Apparently concerning about profit margins of commercial banks in Malaysia, Guru, Staunton & Shanmugam (2000) attempt to identify the determinants of successful commercial banks in order to provide practical guides for improved profitability performance of these institutions. The study applied Ordinary Least Squares (OLS) regression technique on a generally unrestricted model where the intercepts are not restricted to be equal over time and cross-sectional units. The study found out that both internal and external determinant of profitability is important for commercial banks. Specifically, an inflationary macroeconomic environment adds with improved interest rate structure to increase the profitability of commercial banks in Malaysia. Overall, commercial banks fared better after reforms. Hardy and Patti (2001) evaluated the effect of banking reforms on the profitability and cost and revenue efficiencies of the banking sector from 1981 to 1997 in the Pakistani economy. They found that the principal effect of financial market reforms seem to have been the increase in both revenues and costs, which suggest that much of benefits of the reforms was passed to the consumers as bank output and those supplying banks with inputs. The reforms did not lead to a rise in overall profitability, which was held down by a combination of rising deposits rates and intensified completion nor did it lead to a strong convergence in all aspect of efficiency. In another related study of the Malawian economy, Mlachila and Chirwa (2002) found that reforms did not improved interest rate spread’s behaviour. Interest rate spread continues to widen following liberalization and their panel regression results shows that this could be as a result of high monopoly power, high reserve requirement and high inflation prevailing in the economy. Also following the same trend is Desa (2003). He used linear regression analysis to examine the profitability of commercial banks in Malaysia for a ten year period (1990 – 2000) based on six financial variables and two macroeconomic variables. His study suggests that all six variables of the financial sector deliver positively on commercial bank performance during the review period.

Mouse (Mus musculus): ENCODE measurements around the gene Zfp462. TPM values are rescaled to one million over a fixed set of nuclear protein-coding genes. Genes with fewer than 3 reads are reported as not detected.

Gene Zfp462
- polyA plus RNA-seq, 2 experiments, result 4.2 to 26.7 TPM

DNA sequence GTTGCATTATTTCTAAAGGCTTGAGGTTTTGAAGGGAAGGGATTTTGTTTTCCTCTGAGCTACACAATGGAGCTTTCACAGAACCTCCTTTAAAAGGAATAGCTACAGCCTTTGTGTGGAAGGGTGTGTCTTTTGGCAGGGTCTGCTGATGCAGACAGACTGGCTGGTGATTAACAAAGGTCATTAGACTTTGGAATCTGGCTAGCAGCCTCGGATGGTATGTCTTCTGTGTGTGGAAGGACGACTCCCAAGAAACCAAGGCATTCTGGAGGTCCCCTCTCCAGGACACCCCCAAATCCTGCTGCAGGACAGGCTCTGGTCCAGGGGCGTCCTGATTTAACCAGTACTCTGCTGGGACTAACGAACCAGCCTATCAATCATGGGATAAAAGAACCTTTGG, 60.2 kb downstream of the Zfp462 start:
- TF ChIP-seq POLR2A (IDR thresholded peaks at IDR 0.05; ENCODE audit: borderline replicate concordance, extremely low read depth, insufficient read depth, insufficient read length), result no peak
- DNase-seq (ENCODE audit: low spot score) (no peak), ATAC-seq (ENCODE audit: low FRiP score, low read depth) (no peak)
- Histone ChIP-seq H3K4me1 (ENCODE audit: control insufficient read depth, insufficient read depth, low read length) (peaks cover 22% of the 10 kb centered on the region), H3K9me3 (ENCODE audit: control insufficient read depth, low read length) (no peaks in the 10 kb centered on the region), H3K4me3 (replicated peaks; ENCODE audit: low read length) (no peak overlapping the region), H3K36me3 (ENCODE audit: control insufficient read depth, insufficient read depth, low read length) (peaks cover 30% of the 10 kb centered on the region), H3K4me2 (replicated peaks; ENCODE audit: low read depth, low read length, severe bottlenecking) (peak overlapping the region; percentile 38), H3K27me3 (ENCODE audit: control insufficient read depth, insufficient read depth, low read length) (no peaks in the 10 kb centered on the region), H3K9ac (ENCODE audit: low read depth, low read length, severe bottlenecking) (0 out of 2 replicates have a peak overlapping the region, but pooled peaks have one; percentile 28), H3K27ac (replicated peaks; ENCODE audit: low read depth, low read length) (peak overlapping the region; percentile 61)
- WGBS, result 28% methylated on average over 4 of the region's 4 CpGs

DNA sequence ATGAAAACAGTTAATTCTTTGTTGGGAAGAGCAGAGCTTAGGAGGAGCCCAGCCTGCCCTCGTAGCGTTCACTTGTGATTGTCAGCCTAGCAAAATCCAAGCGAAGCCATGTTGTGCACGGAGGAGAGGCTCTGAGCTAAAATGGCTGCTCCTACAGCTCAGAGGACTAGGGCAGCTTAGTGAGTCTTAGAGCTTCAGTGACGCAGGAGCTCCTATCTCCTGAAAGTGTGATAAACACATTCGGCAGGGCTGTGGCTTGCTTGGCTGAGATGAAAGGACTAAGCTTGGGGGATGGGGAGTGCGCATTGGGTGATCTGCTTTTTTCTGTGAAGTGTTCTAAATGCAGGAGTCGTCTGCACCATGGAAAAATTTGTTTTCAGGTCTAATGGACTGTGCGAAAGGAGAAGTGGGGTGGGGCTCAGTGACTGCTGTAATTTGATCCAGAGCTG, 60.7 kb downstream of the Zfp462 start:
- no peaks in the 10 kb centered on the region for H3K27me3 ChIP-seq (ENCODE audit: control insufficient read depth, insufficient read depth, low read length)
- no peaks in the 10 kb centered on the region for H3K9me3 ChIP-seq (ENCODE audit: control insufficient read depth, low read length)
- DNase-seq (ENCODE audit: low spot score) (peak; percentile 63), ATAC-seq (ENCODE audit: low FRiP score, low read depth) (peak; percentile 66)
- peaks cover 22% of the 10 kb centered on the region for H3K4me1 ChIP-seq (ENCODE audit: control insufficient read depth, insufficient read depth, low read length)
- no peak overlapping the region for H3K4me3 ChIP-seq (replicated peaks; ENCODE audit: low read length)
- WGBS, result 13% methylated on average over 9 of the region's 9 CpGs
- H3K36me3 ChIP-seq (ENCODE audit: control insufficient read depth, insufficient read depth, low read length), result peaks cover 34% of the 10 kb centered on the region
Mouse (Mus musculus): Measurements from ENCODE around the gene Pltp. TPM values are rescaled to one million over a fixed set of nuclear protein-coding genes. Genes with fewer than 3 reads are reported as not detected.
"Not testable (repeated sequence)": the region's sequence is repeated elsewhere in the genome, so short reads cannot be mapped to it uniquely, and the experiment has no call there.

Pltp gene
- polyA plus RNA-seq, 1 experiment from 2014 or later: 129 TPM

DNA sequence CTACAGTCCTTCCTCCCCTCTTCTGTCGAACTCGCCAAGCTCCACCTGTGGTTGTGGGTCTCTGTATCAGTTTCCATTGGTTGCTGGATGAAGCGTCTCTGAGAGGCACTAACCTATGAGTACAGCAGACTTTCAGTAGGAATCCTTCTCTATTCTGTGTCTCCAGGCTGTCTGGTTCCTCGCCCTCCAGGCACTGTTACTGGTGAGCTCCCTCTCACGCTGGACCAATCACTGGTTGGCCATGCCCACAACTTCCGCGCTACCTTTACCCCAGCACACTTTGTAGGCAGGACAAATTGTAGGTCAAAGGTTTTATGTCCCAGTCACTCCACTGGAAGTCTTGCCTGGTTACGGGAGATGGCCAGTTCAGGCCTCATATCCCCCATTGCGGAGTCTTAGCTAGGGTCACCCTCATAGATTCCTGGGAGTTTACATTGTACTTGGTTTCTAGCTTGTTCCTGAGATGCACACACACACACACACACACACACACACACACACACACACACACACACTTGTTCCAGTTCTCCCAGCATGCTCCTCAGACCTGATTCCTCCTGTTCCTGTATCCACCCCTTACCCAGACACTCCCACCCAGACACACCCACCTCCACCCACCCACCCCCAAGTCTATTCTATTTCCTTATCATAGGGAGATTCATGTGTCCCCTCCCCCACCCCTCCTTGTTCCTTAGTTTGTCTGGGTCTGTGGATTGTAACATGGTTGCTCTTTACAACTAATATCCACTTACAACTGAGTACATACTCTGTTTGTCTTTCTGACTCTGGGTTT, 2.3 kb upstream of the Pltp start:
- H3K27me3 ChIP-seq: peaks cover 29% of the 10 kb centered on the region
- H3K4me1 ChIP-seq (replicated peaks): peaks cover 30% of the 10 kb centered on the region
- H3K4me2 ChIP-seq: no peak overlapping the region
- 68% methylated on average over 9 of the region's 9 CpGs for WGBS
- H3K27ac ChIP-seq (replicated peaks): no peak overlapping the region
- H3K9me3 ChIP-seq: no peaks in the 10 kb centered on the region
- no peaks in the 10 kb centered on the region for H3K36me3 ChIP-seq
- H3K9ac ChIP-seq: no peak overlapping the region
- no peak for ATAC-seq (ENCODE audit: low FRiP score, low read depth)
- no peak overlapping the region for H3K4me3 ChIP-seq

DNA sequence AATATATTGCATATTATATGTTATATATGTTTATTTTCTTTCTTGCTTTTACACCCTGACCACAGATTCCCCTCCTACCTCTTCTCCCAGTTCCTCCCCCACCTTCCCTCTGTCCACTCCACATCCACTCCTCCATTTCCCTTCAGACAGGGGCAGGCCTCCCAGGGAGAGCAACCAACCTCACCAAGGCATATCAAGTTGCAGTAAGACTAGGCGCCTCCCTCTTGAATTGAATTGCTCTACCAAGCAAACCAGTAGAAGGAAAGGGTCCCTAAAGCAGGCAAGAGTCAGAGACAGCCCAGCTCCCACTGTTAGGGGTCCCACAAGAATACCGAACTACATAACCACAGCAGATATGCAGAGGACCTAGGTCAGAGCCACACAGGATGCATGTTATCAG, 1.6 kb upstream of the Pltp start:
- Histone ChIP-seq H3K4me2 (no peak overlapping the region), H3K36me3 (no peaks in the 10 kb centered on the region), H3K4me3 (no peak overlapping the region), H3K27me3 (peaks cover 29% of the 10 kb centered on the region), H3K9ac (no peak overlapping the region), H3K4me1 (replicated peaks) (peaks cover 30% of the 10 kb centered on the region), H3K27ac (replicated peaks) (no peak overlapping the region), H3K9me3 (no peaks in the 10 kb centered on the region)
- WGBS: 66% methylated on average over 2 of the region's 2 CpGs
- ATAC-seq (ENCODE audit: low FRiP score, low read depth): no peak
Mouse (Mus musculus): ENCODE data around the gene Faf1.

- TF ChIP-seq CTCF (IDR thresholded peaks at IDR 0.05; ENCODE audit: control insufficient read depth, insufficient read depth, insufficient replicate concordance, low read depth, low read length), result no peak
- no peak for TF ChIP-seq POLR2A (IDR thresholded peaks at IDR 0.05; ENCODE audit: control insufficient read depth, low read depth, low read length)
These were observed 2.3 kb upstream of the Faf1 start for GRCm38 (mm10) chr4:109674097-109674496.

Iimi (2004) examined how Pakistani banking sector efficiency can be scale-up through operational specialization and diversification and size expansion between 1998 and 2001. Applying seemingly unrelated regression (SUR) method and stochastic frontier analysis, he found that state owned commercial banks were large enough to obtain cost saving advantages while all other banks could scale-up their operations to obtain good economies. However, he also found that scope economies were significant, therefore portfolio diversifications will generally increase bank profits. Fu and Heffernan (2005) investigated the effect of bank reforms on structure and performance of Chinese commercial banks from 1985 to 2002 using panel data and employing a random effects estimating procedure, they found that gradual reforms affected the structure of Chinese banking market, suggesting that new policies aimed at increasing the market concentration of most banks be pursued.
Lin and Zhang (2006) used panel data of Chinese banks from 1997 to 2004 to examined their performance after ownership reforms and found that the reforms made banks less efficient, less profitable and no performance change ultimately. When Burki and Naizi (2006) carried out similar investigation on Pakistani commercial banks from 1991 to 2000 using DEA, they concluded that the reforms failed to improved bank efficiency at first, but improve after a time lag.
The study of the overall Impact of financial sector reforms and public ownership of financial institutions in Nepal by Adhikary, Pant & Dhungana (2007), reveals that financial reforms brought significant improvement in Monetary and credit aggregates. Financial reform has certainly had a noticeable impact on the cost of intermediation: real interest rates and gross interest margins. However, there is scope for even more improvements over the next years as competition enhancing measures and administrative costs reduction intervention are adopted. The study combines both primary and secondary data sets to arrive at this conclusion. Shankar and Sanyal (2007) examined the impact of ownership, composition and productivity on profitability spread of commercial banks in India and found that profitable banks are more likely to have a diverse range of output to be operationally efficient and to have a high profitability spread.
Jiang (2008) examined the Chinese commercial banking system using financial ratios and stochastic frontier analysis for the period 1995 to 2005 and found out that the Chinese banking system has stridden down with significant improvement in profitability, capitalization and asset quality. For Aburime (2008), the profitability of commercial banks may not necessarily depend on ownership structure even after the reforms. Using 98 commercial banks and merchant banks in 478 observations over 1989 – 2004 period, and a technique of regression analysis, he showed that composition and ownership structures of these banks have no significant impact on profitability of banks. The study therefore questions the ongoing reforms of the central bank of Nigeria (CBN) into thinking that profitability will come through size composition but rather suggest improved banking environment by the apex bank as a variable.